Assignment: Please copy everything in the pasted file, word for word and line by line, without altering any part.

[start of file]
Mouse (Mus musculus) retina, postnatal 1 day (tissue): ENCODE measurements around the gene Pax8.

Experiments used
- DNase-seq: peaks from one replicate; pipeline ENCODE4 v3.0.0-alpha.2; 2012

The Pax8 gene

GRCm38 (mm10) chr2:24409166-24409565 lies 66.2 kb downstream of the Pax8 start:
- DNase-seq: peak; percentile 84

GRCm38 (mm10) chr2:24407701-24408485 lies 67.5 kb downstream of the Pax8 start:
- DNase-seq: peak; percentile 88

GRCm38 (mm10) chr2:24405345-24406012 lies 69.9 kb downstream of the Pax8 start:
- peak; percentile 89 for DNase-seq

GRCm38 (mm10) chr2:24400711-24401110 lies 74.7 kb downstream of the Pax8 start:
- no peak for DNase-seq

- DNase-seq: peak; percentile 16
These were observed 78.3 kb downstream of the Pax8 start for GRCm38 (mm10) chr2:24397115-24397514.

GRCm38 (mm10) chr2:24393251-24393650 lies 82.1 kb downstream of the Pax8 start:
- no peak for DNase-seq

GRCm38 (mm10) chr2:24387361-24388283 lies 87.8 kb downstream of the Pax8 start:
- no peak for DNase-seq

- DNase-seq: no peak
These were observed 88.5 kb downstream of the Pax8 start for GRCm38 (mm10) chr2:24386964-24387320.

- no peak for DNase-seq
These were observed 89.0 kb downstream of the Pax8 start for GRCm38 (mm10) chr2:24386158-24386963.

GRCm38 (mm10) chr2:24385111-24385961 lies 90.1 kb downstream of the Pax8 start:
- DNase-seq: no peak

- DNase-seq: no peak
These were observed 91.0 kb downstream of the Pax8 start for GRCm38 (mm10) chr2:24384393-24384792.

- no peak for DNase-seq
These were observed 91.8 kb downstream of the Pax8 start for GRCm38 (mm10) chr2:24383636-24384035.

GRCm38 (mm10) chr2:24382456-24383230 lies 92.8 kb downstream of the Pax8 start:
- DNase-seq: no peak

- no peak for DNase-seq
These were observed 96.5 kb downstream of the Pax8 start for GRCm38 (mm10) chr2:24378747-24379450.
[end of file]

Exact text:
Mouse (Mus musculus) retina, postnatal 1 day (tissue): ENCODE measurements around the gene Pax8.

Experiments used
- DNase-seq: peaks from one replicate; pipeline ENCODE4 v3.0.0-alpha.2; 2012

The Pax8 gene

GRCm38 (mm10) chr2:24409166-24409565 lies 66.2 kb downstream of the Pax8 start:
- DNase-seq: peak; percentile 84

GRCm38 (mm10) chr2:24407701-24408485 lies 67.5 kb downstream of the Pax8 start:
- DNase-seq: peak; percentile 88

GRCm38 (mm10) chr2:24405345-24406012 lies 69.9 kb downstream of the Pax8 start:
- peak; percentile 89 for DNase-seq

GRCm38 (mm10) chr2:24400711-24401110 lies 74.7 kb downstream of the Pax8 start:
- no peak for DNase-seq

- DNase-seq: peak; percentile 16
These were observed 78.3 kb downstream of the Pax8 start for GRCm38 (mm10) chr2:24397115-24397514.

GRCm38 (mm10) chr2:24393251-24393650 lies 82.1 kb downstream of the Pax8 start:
- no peak for DNase-seq

GRCm38 (mm10) chr2:24387361-24388283 lies 87.8 kb downstream of the Pax8 start:
- no peak for DNase-seq

- DNase-seq: no peak
These were observed 88.5 kb downstream of the Pax8 start for GRCm38 (mm10) chr2:24386964-24387320.

- no peak for DNase-seq
These were observed 89.0 kb downstream of the Pax8 start for GRCm38 (mm10) chr2:24386158-24386963.

GRCm38 (mm10) chr2:24385111-24385961 lies 90.1 kb downstream of the Pax8 start:
- DNase-seq: no peak

- DNase-seq: no peak
These were observed 91.0 kb downstream of the Pax8 start for GRCm38 (mm10) chr2:24384393-24384792.

- no peak for DNase-seq
These were observed 91.8 kb downstream of the Pax8 start for GRCm38 (mm10) chr2:24383636-24384035.

GRCm38 (mm10) chr2:24382456-24383230 lies 92.8 kb downstream of the Pax8 start:
- DNase-seq: no peak

- no peak for DNase-seq
These were observed 96.5 kb downstream of the Pax8 start for GRCm38 (mm10) chr2:24378747-24379450.